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They say you should embrace rejection, because it means you’re trying things and you are opening up to many possibilities. And I guess it’s true. But to get used to rejection, and even embrace it, is not a straightforward thing. After working full-time (mostly corporate) jobs all my life, in 2021 I decided to go freelance and make a switch of careers at the same time. A very bold move, by my standards, because I’m a control freak who panics at the thought of uncertainty. A bold move by anyone’s standards, given the difficulty to change careers after a certain age. But, sometimes, a moment comes in our lives when the fear of staying where we are is bigger than the fear of change. I had to try it.

Freelancer life
Photo source: Canva.com

Working as a freelancer is doable. Many people do it, and many thrive working as freelancers. Others collapse under pressure and go back to normal jobs (nothing wrong with those jobs, btw). Freelancing requires determination, and it’s best if you are a confident person with high self-esteem. It’s the worst situation to be in when you have the impostor syndrome. To be a freelancer means to be that person who is kicked out the door this month and comes back through the window next month. It’s a situation where you have to shake off your illusion that you can control things; it’s not made for everyone, and I know that some aspects of it are not made for me. But it comes with something I value a lot: it comes with freedom.

Freelancer life2
photo source: Canva.com

At least that’s what they say. For now, I can’t say I’ve enjoyed that freedom much; I’ve been working 24/7 and not being rewarded for that. I’ve been learning, making mistakes, trying to stay on track, trying hard not to give up. I felt helpless, and I felt amazing. There were many moments of anxiety and moments of panic, and there were moments of joy. I’ve been on a roller coaster, gripping the safety bar as hard as I could so I don’t fall off the wagon.

The worst part of this life is rejection. Having to pitch my services and getting rejected, sometimes not even politely, is tiring. I wonder if it feels more personal because I do creative stuff, and I feel they reject me as a whole, not just my services? How do you get used to that? When? After how many months, years? It wasn’t all rejections. I’ve had a few successes as well, but nothing spectacular. For someone who’s been a freelancer for a long time, all this lamenting might seem useless. I hope I’ll get to that point one day, but for now, I feel as if I’m putting my soul on a plate at the market and no one is interested. This will probably remain in my memory as “the year of learning to embrace rejections”. Hopefully, in 2023 I will be able to write an article about all the good things that came out of it.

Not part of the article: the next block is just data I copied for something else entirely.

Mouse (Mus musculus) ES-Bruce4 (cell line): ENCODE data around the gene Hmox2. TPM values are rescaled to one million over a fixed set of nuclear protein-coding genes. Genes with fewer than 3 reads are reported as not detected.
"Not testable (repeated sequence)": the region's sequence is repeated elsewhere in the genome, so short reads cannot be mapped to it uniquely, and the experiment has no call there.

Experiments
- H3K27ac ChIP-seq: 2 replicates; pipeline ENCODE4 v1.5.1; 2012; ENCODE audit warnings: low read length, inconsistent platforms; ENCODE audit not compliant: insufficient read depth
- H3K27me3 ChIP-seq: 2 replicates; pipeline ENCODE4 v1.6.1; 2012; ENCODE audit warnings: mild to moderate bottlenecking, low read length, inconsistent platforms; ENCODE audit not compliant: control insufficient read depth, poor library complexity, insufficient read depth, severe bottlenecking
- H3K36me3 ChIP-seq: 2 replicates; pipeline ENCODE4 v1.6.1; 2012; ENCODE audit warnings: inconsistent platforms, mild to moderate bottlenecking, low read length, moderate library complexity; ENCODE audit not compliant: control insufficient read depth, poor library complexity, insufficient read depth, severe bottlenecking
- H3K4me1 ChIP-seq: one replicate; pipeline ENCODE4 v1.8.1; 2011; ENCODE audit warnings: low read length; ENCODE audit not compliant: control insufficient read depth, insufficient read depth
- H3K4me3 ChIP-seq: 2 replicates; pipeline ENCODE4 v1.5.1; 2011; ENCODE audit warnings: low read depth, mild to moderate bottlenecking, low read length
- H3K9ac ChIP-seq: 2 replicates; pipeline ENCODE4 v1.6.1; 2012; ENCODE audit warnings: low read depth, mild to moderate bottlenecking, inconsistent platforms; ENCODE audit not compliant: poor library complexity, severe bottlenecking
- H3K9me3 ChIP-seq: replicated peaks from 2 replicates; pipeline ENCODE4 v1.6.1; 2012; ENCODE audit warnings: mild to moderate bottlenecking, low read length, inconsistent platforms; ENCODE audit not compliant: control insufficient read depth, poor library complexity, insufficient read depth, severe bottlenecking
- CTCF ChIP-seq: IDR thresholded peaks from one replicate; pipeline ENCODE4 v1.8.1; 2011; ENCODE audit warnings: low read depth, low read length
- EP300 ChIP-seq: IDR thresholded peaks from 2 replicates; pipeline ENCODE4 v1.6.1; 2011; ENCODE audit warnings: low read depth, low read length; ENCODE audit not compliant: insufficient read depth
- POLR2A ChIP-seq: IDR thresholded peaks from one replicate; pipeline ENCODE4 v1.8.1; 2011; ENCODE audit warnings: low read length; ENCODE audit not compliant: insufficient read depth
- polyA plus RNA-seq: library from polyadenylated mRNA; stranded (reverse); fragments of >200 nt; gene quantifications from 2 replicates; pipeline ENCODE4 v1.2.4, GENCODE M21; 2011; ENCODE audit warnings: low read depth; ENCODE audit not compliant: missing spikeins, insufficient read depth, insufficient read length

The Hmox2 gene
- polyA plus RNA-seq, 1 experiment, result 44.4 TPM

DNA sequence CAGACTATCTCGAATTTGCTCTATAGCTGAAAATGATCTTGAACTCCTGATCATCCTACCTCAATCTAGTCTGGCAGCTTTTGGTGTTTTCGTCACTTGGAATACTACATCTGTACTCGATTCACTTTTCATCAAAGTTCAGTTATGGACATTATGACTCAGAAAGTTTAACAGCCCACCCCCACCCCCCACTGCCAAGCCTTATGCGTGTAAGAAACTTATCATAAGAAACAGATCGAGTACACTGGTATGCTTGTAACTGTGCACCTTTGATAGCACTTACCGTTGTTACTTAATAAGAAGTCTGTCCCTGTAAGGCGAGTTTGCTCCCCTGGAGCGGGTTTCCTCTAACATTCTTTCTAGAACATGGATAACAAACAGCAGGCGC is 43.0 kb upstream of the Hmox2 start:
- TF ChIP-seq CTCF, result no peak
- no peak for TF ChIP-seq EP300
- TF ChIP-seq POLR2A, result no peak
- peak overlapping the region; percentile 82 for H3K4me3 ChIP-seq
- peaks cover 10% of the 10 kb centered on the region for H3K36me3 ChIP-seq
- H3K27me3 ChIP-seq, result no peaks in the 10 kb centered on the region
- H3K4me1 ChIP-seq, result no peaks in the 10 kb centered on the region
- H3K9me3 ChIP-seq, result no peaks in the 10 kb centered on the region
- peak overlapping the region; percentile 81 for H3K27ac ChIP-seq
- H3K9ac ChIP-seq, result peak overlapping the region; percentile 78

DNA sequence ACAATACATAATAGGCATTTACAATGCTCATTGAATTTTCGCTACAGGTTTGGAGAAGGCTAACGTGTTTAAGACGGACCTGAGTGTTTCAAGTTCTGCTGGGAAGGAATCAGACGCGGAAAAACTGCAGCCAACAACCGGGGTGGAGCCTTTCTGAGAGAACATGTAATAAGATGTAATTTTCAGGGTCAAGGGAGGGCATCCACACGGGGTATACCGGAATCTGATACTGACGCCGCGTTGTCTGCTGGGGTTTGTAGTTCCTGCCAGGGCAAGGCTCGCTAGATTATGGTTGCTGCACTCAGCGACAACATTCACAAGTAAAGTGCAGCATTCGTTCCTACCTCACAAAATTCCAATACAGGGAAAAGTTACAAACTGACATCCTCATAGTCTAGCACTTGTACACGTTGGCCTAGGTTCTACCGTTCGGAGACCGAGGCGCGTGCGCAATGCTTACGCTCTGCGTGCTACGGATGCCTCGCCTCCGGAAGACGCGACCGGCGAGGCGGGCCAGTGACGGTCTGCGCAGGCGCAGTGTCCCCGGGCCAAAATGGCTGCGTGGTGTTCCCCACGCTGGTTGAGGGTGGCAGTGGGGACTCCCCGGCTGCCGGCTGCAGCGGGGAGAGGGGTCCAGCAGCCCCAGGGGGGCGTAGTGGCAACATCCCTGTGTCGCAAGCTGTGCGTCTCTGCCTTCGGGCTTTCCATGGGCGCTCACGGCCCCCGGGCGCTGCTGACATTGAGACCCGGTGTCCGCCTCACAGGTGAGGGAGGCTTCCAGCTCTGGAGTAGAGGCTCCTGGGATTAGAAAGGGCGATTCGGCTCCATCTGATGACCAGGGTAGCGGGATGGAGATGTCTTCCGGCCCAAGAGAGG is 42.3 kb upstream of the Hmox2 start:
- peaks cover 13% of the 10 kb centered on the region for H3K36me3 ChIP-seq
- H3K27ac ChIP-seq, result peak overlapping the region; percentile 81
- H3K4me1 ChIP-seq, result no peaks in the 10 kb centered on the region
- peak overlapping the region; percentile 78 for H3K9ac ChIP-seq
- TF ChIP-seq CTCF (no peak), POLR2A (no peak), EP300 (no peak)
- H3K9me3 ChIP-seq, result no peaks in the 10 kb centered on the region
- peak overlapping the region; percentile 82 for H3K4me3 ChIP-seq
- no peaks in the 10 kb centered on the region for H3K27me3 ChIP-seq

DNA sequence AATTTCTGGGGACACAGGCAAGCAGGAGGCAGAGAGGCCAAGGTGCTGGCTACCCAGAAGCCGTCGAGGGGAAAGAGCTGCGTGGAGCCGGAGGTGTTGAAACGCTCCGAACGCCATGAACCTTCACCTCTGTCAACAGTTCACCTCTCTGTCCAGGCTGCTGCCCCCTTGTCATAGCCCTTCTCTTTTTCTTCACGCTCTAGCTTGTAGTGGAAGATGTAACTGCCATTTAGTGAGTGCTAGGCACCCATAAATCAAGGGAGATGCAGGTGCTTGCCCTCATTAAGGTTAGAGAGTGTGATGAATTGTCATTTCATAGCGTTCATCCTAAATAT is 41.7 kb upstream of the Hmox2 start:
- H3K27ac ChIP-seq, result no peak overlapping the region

I can already tell you about one that I wasn’t expecting: rejection made me more confident. Yes, you heard that right. I realised that, at the end of the day, what matters is who I am and what I believe in. Rejection is so random that you can’t give it importance. What’s important is that you have clarity on what you want to do. That you do your best, put all your effort in it, and do it no matter the obstacles. I learned how to trust my gut and my decisions more, and that’s a big deal for me. Still working on getting used to it to the point where I don’t consider it rejection anymore, I am trying to embrace what I consider spammy interactions: me sending emails to people who didn’t ask for that, them not answering or sending a (sometimes brutal) email back. I know I’ll get there at some point, if I stick to this life and don’t go back to the traditional employment.

How to embrace rejection?

I have three things I’m doing that help me stay on track and not become discouraged by rejections (they help most of the time, at least):

  • Sending cold emails is just another task in the calendar. I do my research; I write and send emails. Then I move on, not thinking about it anymore until it’s time to do the follow up. If I get a “No”, I move the email to a folder and cross the company off the list, as this makes me feel like I’m done with them. No need to think about it anymore.
  • I treat myself when I get a “hard” rejection — maybe a company I really wanted to work with, or someone cancelling a photo shoot at the last moment, saying that they actually wanted another for a photographer. I have to reward myself for trying.
  • Focus on working on something else. Instead of feeling sorry for myself and overthinking, I do something productive, like writing articles for my blog or editing a video for the YouTube channel. If my mind is too distracted to do that, I go out to take pictures or record something for a new video. That will take my mind out if it, for sure!

If you are new to the freelancing world, I hope these tips can help you too. And if you are a freelancer and reading this, I would love to hear about your experience. Leave a comment or send me an email. I promise I’ll reply!

And now, for some inspirational talks:

The Power of Embracing Rejection

What I learned from 100 days of rejection

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2 Comments

  1. thanks so much for referencing my freelancing guide, Dana! 🙂

    • You’re welcome! Thanks for all the useful info 😉

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